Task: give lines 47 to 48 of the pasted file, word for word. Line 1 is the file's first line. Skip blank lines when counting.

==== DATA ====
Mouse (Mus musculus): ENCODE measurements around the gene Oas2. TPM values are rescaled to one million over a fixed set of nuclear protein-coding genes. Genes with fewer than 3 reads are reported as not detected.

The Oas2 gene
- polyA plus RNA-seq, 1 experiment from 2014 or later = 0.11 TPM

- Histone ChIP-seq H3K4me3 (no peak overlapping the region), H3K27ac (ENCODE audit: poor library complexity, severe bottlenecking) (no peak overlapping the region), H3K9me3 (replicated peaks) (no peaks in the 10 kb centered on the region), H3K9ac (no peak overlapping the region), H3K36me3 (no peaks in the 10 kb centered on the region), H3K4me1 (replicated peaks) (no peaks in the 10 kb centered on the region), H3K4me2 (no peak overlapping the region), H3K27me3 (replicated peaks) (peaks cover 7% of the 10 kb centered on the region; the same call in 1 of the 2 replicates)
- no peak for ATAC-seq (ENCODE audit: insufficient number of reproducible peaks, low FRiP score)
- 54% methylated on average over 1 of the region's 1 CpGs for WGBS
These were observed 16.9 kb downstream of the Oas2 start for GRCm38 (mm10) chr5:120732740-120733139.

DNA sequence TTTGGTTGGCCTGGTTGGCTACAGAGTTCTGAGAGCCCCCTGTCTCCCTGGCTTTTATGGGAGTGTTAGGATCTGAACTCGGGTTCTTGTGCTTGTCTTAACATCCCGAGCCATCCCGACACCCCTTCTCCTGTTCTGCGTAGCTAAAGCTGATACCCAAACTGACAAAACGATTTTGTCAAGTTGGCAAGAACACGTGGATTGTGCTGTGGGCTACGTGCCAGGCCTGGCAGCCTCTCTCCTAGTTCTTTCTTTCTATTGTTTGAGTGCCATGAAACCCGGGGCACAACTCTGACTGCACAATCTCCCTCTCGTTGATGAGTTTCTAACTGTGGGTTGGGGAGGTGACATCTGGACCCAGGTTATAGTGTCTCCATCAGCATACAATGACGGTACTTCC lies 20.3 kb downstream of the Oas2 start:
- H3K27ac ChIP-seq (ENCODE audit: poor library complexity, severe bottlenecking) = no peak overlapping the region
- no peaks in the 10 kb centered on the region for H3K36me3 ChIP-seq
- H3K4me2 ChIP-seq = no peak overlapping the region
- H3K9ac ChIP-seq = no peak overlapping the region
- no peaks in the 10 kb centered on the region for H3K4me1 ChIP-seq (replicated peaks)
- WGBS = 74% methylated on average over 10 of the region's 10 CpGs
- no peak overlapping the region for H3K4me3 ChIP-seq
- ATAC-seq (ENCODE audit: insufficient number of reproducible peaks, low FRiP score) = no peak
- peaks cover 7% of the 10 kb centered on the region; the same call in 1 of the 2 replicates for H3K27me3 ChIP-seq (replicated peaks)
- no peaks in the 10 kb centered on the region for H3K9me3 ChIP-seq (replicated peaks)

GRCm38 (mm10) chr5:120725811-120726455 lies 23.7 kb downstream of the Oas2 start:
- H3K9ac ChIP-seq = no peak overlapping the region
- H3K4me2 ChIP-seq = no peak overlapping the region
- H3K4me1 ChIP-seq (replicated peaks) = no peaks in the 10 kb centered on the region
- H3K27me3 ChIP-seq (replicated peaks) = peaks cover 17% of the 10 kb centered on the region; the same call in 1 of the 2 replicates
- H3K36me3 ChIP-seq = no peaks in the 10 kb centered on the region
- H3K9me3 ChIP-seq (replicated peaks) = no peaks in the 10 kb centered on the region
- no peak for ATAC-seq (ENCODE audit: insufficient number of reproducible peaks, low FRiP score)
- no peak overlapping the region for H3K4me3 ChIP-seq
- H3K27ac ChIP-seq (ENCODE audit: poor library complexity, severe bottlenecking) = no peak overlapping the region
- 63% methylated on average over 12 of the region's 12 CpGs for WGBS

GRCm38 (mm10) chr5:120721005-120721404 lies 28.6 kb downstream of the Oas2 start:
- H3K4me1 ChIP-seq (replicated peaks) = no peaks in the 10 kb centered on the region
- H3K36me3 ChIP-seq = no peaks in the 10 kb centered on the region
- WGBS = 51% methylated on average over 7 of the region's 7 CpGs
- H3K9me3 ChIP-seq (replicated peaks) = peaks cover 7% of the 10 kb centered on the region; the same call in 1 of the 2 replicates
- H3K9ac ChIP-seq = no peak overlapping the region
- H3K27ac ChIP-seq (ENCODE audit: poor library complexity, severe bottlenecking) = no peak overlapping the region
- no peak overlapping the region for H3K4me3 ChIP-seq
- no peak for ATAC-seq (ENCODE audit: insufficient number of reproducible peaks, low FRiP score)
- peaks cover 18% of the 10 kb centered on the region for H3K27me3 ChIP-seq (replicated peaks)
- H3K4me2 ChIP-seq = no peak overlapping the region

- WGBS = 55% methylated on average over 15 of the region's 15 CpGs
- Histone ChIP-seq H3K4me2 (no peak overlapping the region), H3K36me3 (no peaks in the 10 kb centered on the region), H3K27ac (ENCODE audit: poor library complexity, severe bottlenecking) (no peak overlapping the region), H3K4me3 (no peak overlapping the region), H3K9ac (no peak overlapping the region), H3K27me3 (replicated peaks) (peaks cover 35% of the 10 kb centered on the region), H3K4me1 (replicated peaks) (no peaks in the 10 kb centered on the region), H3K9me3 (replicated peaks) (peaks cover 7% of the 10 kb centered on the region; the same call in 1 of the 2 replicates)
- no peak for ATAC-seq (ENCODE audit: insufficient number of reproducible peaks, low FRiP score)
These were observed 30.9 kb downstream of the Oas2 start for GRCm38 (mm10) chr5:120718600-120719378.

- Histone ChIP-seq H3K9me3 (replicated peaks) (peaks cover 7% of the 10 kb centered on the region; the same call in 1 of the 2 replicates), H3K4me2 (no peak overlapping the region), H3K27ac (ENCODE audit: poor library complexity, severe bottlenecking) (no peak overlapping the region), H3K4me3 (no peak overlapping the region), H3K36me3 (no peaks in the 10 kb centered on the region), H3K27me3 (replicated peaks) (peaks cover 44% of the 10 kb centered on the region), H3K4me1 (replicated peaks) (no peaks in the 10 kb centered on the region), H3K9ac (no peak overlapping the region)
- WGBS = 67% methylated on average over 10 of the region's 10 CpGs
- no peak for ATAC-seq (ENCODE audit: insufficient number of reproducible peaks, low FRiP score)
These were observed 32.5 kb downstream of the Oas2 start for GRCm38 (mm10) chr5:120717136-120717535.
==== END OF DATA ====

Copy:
- no peak for ATAC-seq (ENCODE audit: insufficient number of reproducible peaks, low FRiP score)
These were observed 32.5 kb downstream of the Oas2 start for GRCm38 (mm10) chr5:120717136-120717535.